The Association of University Staff advised us that the Government had received over four hundred submissions related to the omission of the Treaty of Waitangi from theTertiary Education Strategy and the Statement of Tertiary Education Priorities.
What we were seeing was the difference between a commitment at its most symbolic form in the Education Act, being watered down and diluted at the operational level, by its absence in the strategic priority documents.
It represented the very worst of processes for ‘engaging communities’.
It represented a fundamental lack of insight into the way in which the Māori community valued the Treaty of Waitangi as this country’s constitutional framework.
But significantly it also represented a fundamental lack of insight into the views that other communities throughout the country held on our founding document.
Throughout 2005 and 2006, the State Services Commission conducted some 29 discussion events collecting over 300 submissions on the place on the Treaty in contemporary New Zealand.
Of these participants, 74% said that the Treaty of Waitangi was important or very important to them; and 78% of participants went further to say that the Treaty was relevant or very relevant to New Zealand today.
So only a Government out of touch with their communities, would then move to remove the Treaty from key education documents.
I have used this example of recent policy processes in New Zealand as an example of what not to do, when engaging communities.
However, on the other side of the continuum, we know that there are many tertiary education providers who are currently intimately involved in engaging with Māori communities about their ideas and strategies for how to develop:
quality kaupapa Maori programmes;
professional development to ensure effective cultural interaction;
Improved career guidance advice for Maori students;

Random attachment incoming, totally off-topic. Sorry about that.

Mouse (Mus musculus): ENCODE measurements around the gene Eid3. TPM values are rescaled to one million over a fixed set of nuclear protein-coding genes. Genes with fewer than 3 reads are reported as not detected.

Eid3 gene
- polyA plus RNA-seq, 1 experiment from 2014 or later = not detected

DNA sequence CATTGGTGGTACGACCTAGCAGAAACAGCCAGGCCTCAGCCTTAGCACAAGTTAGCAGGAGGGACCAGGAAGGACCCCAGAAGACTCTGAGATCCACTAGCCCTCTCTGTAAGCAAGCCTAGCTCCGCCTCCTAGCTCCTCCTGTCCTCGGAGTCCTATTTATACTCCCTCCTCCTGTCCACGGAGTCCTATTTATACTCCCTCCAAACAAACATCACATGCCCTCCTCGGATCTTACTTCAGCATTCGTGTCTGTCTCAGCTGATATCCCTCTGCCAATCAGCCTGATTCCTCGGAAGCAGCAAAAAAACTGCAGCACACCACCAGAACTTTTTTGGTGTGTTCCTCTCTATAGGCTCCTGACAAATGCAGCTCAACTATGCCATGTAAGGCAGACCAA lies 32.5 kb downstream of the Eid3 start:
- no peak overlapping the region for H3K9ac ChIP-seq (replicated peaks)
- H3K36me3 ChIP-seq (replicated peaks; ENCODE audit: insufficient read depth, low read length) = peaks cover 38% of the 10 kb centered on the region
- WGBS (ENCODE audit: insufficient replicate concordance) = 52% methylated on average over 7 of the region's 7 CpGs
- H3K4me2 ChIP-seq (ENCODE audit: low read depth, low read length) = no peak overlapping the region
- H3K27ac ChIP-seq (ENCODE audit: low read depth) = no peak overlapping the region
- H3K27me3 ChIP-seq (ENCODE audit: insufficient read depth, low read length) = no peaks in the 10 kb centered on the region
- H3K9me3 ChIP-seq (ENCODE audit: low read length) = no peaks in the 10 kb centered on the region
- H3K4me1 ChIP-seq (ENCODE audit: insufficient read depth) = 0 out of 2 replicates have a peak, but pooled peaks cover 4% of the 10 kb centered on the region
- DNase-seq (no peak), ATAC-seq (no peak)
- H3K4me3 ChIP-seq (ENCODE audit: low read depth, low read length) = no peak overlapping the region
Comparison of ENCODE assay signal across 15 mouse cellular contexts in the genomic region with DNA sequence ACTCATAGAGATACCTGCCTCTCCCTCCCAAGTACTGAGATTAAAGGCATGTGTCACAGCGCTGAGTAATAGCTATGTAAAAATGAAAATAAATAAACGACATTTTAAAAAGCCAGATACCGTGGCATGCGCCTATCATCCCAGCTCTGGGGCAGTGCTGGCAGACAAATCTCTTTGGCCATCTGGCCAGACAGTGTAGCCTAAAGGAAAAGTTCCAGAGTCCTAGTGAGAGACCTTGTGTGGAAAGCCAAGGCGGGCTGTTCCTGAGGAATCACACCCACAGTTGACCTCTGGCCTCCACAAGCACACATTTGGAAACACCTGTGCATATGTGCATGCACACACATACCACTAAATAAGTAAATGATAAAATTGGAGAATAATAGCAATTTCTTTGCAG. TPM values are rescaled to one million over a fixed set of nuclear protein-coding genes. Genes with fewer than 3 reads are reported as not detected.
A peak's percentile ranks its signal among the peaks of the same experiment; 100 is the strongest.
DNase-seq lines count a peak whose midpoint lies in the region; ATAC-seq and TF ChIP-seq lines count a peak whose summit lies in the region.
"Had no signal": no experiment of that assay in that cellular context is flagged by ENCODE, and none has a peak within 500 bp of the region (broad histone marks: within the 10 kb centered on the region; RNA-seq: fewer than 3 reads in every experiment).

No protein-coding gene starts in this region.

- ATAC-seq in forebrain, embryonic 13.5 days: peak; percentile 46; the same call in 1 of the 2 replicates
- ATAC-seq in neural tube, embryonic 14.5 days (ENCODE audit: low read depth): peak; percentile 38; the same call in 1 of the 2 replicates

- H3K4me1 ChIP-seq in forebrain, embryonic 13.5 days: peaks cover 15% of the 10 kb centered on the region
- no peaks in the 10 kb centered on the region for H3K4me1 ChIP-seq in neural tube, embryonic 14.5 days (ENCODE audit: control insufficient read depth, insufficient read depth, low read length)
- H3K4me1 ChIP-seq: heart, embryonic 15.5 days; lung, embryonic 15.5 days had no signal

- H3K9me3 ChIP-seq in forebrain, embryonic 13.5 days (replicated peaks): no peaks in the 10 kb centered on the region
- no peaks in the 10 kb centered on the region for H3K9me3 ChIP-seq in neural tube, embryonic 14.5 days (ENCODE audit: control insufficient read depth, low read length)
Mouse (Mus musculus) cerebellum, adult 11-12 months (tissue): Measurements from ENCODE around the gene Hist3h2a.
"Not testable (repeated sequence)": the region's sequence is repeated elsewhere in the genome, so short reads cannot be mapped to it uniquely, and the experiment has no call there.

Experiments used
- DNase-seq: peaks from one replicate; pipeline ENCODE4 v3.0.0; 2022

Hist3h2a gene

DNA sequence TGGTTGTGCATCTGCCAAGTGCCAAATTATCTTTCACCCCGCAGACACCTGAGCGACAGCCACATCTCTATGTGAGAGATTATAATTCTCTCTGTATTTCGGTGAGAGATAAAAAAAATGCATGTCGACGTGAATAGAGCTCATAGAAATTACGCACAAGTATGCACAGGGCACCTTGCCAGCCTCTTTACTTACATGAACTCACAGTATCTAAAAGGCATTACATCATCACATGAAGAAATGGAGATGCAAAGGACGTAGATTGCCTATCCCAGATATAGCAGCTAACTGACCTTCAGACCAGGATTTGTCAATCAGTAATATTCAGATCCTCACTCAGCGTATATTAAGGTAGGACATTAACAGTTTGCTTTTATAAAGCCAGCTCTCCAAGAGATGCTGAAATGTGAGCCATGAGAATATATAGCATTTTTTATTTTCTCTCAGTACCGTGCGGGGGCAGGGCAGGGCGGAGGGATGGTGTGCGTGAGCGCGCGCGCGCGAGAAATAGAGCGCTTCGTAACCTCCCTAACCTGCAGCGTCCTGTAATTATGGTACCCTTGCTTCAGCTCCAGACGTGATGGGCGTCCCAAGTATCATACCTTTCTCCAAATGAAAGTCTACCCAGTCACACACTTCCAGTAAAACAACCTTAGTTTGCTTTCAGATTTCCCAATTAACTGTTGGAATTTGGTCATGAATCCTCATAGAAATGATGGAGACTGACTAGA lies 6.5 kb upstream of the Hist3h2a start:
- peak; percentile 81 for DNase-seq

better focused financial support for Maori students including supporting a living allowance for all students
provision of effective bridging programmes to bring Maori students into these arenas;
a strong research focus on research by and for Maori.
Or howto work in
partnership with whanau, hapu, iwi and Maori
The guiding rule in engaging with any community must be to always be open to the notion of feeling the spirit - manaakitanga.
Are you truly prepared toengage with communities without first having made up your mind about every aspect of the process?
Are you interested in a process of engagement which is not merely telling or presenting but which is done in good faith, and requires listening on your part as well?
Do you want to engage in a charade or an honest dialogue?
Have you allowed sufficient time to be flexible; sufficient information to enable your communities to be well informed; sufficient generosity of spirit to actually enable their views to be heard.
There’s no two ways around it. Genuinely engaging communities takes both time and commitment. A mutually trusting relationship can not be formed on the basis of one meeting, one decisions paper.
And importantly, if engaging communities is genuinely desired by all, communities must be empowered to contribute to aspects of the institutional life and planning processes, other than that which you select as worthy of engagement.
We have a whakatauaki, a proverb, which sums up the importance of getting the process right, from day one.
Te kai atihau, he kai totonui.
The food of life is preservation,
seeding that will sustain continuity.
If we nourish and care for the education of our people wisely,
we will preserve a future that we can all be proud of.
Engaging communities takes time, it can be challenging, and it demands great courage and determination in ensuring there are effective communication channels in place for different values to be accorded status.
But if done well, effectively engaging communities will both improve the quality of the plans and policies, but importantly will also lead to greater community buy-in to the plans, and increased ownership.
It requires both sides being open and willing to recognise the gaps they have in their own knowledge about the communities at the heart of the engagement process.
It demands a readiness to learn from each other; to respect and recognise different ways of being and seeing the world.
The education system must continue to show leadership in ensuring all peoples have the opportunity to access free, high quality tertiary education, and to achieve to the highest level of their potential.
The Māori Party, as the strong and independent Māori voice in Parliament, lives by our mandate to ensure the views of the voiceless are heard, to demand that all people have a say.
We believe it only when the doors are truly open to all, that the tertiary sector can say it has made a front end investment in the future of our nations.